It’s got to be an old grandma wooden chair. It has to be sturdy, because I do all kind of jumping around. People have tried to bring me floppy chairs, and I’ve fell. There was a time when I was playing with Dave Matthews Band and they were like, “You’re just sitting in for one song, you’ll be fine, use this plastic chair,” like you’d sit in at a party, a white plastic chair, and the next thing I know, I’m jumping around, and I went to sit down, and this thing crashed, in front of everyone in Charlottesville, Virginia. I completely fell right on my butt. So it has to be sturdy.

Everybody sort of knows now, it better be a sturdy chair. When I fell last week, it was my own chair, I just happened to jump around and miss the chair coming back down. But I played it off good, and hopefully somebody got some good video, because it was kind of funny. It’s a good rock and roll moment.

AllMusic: Do you keep some spares in the truck, just in case, or is it on your rider?

It’ll be on the rider, but if we are flying in to play a festival somewhere, a one-off or a weekend show when we don’t have our tour equipment, they’ll have to go search for a chair, and they usually have to go search at old restaurants. “No, we need a heavy duty old wooden chair, no plastic, no arms, we need one of the chairs that’s sitting in grandma’s house.”

AllMusic: The first time I saw you was at Eric Clapton's Crossroads Festival in 2004, where your energy definitely stood out in a lineup of mostly old white dudes onstage. Was that big moment for the band?

Yeah, that was definitely a big turning point for me and the band. Because I’m playing a pedal steel slide guitar, many people will see it on TV real quick and people aren’t sure what it is, and even some of the hardcore guitar fans are like, “What’s going on there?” That was the moment where all the legendary guitar players were in one place, so that was my in to that whole world of all these people. All of the artists knew, but the fans were like, “Wow, yeah, it does fit in with this blues and rock guitar.” People still talk about it, people will come to our shows for the first time who say, “Hey, we saw you on that Eric Clapton DVD.”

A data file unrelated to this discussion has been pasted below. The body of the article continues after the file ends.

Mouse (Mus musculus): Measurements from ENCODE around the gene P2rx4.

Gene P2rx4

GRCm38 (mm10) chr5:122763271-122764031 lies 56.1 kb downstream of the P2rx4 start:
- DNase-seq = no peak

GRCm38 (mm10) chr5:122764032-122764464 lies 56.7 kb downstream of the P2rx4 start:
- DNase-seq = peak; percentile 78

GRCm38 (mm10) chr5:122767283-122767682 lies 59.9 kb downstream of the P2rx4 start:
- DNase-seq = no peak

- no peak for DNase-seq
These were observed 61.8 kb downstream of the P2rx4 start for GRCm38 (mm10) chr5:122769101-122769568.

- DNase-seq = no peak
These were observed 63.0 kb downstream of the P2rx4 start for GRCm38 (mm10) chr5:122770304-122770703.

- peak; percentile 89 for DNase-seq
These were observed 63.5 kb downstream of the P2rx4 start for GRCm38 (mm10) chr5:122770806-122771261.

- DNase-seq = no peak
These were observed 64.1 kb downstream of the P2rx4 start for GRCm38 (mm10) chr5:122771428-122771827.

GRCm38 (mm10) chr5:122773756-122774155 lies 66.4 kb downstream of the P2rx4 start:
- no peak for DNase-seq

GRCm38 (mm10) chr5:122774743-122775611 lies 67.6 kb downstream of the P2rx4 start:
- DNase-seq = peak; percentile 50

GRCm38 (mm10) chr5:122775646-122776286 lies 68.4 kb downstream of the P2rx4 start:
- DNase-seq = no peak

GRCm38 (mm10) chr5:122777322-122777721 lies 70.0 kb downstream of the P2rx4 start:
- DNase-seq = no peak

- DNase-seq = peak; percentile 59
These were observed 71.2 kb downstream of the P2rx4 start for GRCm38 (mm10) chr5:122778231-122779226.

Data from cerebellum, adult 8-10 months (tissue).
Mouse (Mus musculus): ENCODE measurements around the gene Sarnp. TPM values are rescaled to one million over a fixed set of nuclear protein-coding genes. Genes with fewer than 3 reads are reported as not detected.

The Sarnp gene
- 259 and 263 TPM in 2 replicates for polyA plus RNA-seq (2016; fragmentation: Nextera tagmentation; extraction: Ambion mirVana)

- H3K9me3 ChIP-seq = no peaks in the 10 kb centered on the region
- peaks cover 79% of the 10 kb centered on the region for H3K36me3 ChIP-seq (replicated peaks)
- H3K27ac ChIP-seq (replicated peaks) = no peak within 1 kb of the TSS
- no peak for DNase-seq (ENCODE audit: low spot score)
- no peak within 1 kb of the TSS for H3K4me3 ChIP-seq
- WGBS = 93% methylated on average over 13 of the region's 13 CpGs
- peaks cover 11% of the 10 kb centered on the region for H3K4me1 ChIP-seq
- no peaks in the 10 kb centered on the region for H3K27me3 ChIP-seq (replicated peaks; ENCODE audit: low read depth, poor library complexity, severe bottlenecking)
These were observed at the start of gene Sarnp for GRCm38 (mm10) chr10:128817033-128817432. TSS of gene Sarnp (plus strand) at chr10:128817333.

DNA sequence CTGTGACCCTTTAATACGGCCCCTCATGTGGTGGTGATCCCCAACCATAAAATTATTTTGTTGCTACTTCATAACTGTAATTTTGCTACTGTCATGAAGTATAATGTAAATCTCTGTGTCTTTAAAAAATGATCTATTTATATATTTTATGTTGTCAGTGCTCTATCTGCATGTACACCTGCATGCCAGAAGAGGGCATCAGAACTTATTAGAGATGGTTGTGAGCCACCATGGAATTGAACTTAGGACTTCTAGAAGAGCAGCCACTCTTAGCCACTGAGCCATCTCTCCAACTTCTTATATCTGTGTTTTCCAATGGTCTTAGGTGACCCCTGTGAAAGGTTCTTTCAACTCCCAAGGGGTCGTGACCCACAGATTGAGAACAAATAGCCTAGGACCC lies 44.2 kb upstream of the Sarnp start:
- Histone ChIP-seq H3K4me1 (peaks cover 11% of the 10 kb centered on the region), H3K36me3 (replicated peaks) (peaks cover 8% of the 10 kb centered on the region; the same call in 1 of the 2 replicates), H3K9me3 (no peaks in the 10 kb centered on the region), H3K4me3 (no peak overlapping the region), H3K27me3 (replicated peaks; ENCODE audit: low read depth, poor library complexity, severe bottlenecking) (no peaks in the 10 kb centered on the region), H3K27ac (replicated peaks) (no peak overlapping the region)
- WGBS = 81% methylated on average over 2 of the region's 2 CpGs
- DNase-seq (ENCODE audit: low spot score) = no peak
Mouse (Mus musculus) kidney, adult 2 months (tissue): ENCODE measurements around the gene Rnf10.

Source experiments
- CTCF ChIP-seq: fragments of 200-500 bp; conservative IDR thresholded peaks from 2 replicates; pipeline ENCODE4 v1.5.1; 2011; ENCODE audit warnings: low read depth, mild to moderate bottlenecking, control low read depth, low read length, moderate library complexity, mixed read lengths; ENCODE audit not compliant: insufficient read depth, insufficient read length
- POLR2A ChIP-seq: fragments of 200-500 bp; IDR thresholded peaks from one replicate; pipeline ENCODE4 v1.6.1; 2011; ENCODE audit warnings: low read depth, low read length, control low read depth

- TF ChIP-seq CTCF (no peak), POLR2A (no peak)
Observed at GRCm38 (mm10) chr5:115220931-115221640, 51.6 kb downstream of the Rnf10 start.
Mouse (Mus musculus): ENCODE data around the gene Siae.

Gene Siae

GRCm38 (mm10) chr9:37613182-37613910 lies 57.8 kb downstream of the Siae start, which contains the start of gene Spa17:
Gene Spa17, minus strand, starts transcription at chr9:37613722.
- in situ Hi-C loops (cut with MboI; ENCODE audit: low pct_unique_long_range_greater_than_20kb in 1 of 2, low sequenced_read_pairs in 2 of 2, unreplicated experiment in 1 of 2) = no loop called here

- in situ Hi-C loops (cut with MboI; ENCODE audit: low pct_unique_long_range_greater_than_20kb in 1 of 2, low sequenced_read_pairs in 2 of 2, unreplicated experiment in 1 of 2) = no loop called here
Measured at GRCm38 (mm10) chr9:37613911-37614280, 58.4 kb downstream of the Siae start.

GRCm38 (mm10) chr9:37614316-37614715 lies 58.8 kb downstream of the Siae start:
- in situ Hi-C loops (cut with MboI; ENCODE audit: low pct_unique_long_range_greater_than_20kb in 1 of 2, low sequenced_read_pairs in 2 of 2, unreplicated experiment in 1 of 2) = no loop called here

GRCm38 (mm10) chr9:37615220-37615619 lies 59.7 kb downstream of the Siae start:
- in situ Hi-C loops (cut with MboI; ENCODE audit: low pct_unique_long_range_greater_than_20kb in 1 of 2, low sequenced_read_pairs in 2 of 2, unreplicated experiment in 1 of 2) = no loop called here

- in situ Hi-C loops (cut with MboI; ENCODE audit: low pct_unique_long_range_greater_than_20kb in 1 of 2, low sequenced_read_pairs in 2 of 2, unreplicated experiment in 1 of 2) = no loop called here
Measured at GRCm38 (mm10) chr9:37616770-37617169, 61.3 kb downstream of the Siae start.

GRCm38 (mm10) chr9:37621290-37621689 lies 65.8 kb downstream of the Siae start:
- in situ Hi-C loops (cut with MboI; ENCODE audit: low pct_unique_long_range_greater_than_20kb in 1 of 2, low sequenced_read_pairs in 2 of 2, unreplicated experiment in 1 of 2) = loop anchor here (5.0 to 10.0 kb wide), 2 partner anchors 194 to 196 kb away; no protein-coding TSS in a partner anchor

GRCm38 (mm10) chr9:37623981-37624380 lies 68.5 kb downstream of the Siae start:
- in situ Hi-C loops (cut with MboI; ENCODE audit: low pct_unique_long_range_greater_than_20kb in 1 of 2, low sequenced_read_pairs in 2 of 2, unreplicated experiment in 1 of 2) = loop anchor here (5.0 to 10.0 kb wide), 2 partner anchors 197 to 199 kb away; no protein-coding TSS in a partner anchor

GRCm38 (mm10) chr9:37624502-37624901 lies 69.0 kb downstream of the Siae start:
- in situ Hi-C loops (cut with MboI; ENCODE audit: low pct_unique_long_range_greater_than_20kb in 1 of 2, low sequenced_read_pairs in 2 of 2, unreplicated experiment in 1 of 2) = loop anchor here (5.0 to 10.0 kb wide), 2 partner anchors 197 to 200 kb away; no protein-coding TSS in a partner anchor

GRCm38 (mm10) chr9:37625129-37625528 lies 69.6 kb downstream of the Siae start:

AllMusic: You seem to enjoy scrapping about basketball on Twitter. What do you get out of it?

I always love to debate music and sports, because no matter how great, how bad, how anything, there’s always somebody who’s willing to disagree, and it always goes to the next level. Arguing about sports and music never ends. I’m from Jersey, and if you walk into any bar, it’s going to be 50/50 of who’s better, Bon Jovi or Bruce Springsteen. No matter what, you’re never going to get 100 percent of the people saying, “I love Bruce Springsteen!” or “I love Bon Jovi!” It’s usually 60/40 Springsteen, and no one ever says, “I love both!” It’s like, who do you like better, the Beatles or Led Zeppelin, and it just goes on forever. “Screw you, man, the Beatles are way better!” Or one guy in the back who says, “The Spin Doctors!”

AllMusic: Which fires you up more, arguing about music or about sports?

Both do. But I’m a musician, so I always like to argue with sports people. A lot of people know I’m friends with a bunch of the owners, so they think I can’t say what I want to say and are like, “Oh, be quiet, you just kiss up to the owners!” I was like, “Listen, I argue with the owners, too.”

AllMusic: Speaking of owners, can you give an honest assessment of [New York Knicks owner] James Dolan's guitar playing?

You know what, he’s gotten so much better. His band is really great, he’s got an A-1 band, and he can write a song just as fast as anybody.

AllMusic: Do you think they'll make the playoffs this year?

They probably won’t make the playoffs, but everyone’s excited that we finally have a young team with good young players. We haven’t had good young players in 30 years, since 1985 when they drafted Patrick Ewing, and Mark Jackson the next year, that was the last time we had two rookies that we’d drafted that were good. All those guys are young, we have to watch them grow, so it’s going to be fun.